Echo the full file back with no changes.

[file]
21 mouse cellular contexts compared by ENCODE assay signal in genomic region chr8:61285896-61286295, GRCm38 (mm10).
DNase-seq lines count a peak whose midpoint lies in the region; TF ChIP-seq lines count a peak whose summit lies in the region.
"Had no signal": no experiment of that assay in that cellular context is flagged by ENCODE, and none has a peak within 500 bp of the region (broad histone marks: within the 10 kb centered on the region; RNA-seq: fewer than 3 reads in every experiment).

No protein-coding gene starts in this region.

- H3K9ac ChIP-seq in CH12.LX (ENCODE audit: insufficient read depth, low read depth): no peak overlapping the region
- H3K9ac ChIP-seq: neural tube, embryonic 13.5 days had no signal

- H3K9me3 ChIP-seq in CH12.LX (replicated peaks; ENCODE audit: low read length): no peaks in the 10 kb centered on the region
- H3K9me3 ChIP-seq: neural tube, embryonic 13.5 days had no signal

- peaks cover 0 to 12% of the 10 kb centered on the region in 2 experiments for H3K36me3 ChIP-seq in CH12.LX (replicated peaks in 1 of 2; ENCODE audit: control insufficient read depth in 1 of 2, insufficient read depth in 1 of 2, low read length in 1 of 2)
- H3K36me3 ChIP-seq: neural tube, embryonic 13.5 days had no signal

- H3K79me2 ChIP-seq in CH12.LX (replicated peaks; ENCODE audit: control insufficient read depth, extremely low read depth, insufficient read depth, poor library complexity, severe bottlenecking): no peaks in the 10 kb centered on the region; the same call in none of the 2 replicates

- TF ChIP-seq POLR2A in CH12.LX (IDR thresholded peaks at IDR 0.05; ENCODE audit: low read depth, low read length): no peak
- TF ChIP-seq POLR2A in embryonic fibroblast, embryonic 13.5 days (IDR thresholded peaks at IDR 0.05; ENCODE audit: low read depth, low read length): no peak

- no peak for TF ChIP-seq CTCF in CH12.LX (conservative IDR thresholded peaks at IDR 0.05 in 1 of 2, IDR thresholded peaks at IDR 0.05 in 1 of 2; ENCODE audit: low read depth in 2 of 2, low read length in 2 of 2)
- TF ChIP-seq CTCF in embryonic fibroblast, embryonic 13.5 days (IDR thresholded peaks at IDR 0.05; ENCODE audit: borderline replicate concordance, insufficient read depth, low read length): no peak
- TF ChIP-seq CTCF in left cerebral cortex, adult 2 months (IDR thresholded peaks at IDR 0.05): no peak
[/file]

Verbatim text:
21 mouse cellular contexts compared by ENCODE assay signal in genomic region chr8:61285896-61286295, GRCm38 (mm10).
DNase-seq lines count a peak whose midpoint lies in the region; TF ChIP-seq lines count a peak whose summit lies in the region.
"Had no signal": no experiment of that assay in that cellular context is flagged by ENCODE, and none has a peak within 500 bp of the region (broad histone marks: within the 10 kb centered on the region; RNA-seq: fewer than 3 reads in every experiment).

No protein-coding gene starts in this region.

- H3K9ac ChIP-seq in CH12.LX (ENCODE audit: insufficient read depth, low read depth): no peak overlapping the region
- H3K9ac ChIP-seq: neural tube, embryonic 13.5 days had no signal

- H3K9me3 ChIP-seq in CH12.LX (replicated peaks; ENCODE audit: low read length): no peaks in the 10 kb centered on the region
- H3K9me3 ChIP-seq: neural tube, embryonic 13.5 days had no signal

- peaks cover 0 to 12% of the 10 kb centered on the region in 2 experiments for H3K36me3 ChIP-seq in CH12.LX (replicated peaks in 1 of 2; ENCODE audit: control insufficient read depth in 1 of 2, insufficient read depth in 1 of 2, low read length in 1 of 2)
- H3K36me3 ChIP-seq: neural tube, embryonic 13.5 days had no signal

- H3K79me2 ChIP-seq in CH12.LX (replicated peaks; ENCODE audit: control insufficient read depth, extremely low read depth, insufficient read depth, poor library complexity, severe bottlenecking): no peaks in the 10 kb centered on the region; the same call in none of the 2 replicates

- TF ChIP-seq POLR2A in CH12.LX (IDR thresholded peaks at IDR 0.05; ENCODE audit: low read depth, low read length): no peak
- TF ChIP-seq POLR2A in embryonic fibroblast, embryonic 13.5 days (IDR thresholded peaks at IDR 0.05; ENCODE audit: low read depth, low read length): no peak

- no peak for TF ChIP-seq CTCF in CH12.LX (conservative IDR thresholded peaks at IDR 0.05 in 1 of 2, IDR thresholded peaks at IDR 0.05 in 1 of 2; ENCODE audit: low read depth in 2 of 2, low read length in 2 of 2)
- TF ChIP-seq CTCF in embryonic fibroblast, embryonic 13.5 days (IDR thresholded peaks at IDR 0.05; ENCODE audit: borderline replicate concordance, insufficient read depth, low read length): no peak
- TF ChIP-seq CTCF in left cerebral cortex, adult 2 months (IDR thresholded peaks at IDR 0.05): no peak